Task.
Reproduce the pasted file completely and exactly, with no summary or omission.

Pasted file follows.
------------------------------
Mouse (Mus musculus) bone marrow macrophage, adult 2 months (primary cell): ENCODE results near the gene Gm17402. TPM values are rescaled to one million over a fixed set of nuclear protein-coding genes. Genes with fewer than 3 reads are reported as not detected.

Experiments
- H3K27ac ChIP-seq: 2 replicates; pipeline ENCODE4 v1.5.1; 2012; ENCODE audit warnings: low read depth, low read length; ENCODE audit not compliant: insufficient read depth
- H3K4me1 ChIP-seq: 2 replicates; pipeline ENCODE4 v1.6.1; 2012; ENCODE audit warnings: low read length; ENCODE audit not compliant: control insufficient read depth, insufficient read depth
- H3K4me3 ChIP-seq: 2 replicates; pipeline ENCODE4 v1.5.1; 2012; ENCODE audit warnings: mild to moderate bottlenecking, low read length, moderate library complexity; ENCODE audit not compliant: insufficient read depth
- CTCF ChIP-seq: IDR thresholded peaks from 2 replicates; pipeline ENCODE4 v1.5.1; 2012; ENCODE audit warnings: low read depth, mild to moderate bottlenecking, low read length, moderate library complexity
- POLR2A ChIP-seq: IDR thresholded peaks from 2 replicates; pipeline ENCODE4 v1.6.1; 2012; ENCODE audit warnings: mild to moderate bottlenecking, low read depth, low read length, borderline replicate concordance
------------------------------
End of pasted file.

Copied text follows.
Mouse (Mus musculus) bone marrow macrophage, adult 2 months (primary cell): ENCODE results near the gene Gm17402. TPM values are rescaled to one million over a fixed set of nuclear protein-coding genes. Genes with fewer than 3 reads are reported as not detected.

Experiments
- H3K27ac ChIP-seq: 2 replicates; pipeline ENCODE4 v1.5.1; 2012; ENCODE audit warnings: low read depth, low read length; ENCODE audit not compliant: insufficient read depth
- H3K4me1 ChIP-seq: 2 replicates; pipeline ENCODE4 v1.6.1; 2012; ENCODE audit warnings: low read length; ENCODE audit not compliant: control insufficient read depth, insufficient read depth
- H3K4me3 ChIP-seq: 2 replicates; pipeline ENCODE4 v1.5.1; 2012; ENCODE audit warnings: mild to moderate bottlenecking, low read length, moderate library complexity; ENCODE audit not compliant: insufficient read depth
- CTCF ChIP-seq: IDR thresholded peaks from 2 replicates; pipeline ENCODE4 v1.5.1; 2012; ENCODE audit warnings: low read depth, mild to moderate bottlenecking, low read length, moderate library complexity
- POLR2A ChIP-seq: IDR thresholded peaks from 2 replicates; pipeline ENCODE4 v1.6.1; 2012; ENCODE audit warnings: mild to moderate bottlenecking, low read depth, low read length, borderline replicate concordance